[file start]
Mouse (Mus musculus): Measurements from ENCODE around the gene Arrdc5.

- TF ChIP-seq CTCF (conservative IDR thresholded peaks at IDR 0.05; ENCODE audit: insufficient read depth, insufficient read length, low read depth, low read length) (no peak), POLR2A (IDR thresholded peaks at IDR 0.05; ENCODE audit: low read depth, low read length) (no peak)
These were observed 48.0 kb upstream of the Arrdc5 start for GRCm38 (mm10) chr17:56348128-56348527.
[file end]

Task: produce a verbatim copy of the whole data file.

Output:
Mouse (Mus musculus): Measurements from ENCODE around the gene Arrdc5.

- TF ChIP-seq CTCF (conservative IDR thresholded peaks at IDR 0.05; ENCODE audit: insufficient read depth, insufficient read length, low read depth, low read length) (no peak), POLR2A (IDR thresholded peaks at IDR 0.05; ENCODE audit: low read depth, low read length) (no peak)
These were observed 48.0 kb upstream of the Arrdc5 start for GRCm38 (mm10) chr17:56348128-56348527.